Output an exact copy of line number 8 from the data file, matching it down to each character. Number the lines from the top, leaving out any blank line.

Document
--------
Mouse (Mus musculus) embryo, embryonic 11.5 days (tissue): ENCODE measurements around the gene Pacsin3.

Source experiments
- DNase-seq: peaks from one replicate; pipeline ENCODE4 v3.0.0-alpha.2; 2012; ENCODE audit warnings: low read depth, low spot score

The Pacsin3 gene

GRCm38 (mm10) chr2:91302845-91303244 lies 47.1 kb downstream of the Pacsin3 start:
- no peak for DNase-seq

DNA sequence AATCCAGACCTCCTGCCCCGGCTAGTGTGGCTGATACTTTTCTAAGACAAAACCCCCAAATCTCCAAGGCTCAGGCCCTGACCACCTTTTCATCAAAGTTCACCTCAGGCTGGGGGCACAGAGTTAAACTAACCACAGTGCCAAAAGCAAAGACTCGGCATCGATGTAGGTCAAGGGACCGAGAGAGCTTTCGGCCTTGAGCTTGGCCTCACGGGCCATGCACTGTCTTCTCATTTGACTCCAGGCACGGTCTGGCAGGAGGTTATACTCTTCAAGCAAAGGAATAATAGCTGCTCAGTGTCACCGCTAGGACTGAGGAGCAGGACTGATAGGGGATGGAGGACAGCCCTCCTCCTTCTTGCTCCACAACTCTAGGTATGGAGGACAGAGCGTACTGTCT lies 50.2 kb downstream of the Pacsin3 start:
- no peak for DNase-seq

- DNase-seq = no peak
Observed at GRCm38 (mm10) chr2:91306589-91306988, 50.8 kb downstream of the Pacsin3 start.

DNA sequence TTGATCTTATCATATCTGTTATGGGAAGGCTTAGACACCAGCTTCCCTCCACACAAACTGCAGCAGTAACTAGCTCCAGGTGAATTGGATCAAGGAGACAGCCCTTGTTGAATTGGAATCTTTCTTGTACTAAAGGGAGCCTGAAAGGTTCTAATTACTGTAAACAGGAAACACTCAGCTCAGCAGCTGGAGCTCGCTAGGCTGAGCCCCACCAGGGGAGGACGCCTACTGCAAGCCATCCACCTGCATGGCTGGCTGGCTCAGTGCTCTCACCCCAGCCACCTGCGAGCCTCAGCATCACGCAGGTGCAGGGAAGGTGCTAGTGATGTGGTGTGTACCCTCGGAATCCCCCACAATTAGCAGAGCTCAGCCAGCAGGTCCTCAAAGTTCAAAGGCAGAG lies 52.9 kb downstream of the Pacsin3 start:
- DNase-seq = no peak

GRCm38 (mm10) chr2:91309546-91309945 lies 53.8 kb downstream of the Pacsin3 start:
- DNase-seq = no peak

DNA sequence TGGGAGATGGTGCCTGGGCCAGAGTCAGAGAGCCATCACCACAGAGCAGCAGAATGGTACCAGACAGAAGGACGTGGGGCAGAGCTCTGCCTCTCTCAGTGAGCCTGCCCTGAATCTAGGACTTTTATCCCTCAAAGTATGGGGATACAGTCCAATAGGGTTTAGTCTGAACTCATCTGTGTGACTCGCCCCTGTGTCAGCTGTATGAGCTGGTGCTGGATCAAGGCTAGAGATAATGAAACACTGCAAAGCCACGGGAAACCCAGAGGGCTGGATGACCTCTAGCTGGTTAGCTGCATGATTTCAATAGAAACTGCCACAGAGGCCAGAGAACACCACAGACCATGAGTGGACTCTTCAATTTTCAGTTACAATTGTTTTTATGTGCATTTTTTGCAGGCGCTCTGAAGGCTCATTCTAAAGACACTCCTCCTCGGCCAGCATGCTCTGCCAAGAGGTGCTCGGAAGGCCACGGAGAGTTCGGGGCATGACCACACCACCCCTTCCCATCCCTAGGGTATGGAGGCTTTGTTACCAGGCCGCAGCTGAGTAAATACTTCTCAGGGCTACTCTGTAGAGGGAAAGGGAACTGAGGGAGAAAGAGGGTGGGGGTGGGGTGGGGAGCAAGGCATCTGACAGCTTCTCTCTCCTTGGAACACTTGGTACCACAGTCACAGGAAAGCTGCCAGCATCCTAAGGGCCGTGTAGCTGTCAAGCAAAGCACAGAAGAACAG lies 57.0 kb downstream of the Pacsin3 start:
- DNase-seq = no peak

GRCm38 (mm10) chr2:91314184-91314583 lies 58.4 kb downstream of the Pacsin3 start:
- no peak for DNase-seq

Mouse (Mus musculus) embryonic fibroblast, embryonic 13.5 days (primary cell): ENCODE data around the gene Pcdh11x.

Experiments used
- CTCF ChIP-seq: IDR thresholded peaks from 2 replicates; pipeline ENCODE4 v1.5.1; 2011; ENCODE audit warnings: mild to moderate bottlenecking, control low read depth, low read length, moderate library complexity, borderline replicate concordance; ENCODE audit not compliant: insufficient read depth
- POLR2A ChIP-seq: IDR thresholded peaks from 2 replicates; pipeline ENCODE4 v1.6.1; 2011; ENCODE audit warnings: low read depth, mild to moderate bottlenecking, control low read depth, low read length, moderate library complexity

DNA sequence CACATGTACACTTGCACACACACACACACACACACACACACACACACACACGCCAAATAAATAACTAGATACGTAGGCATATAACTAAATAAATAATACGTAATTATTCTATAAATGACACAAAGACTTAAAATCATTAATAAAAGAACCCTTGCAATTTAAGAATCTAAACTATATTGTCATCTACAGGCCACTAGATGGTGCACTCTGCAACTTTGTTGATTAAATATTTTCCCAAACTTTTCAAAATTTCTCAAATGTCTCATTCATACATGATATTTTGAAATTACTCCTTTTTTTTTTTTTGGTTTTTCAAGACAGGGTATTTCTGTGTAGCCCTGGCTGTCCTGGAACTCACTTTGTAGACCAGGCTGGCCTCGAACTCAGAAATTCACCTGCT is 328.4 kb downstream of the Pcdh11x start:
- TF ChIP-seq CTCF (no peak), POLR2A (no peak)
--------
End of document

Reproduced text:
- no peak for DNase-seq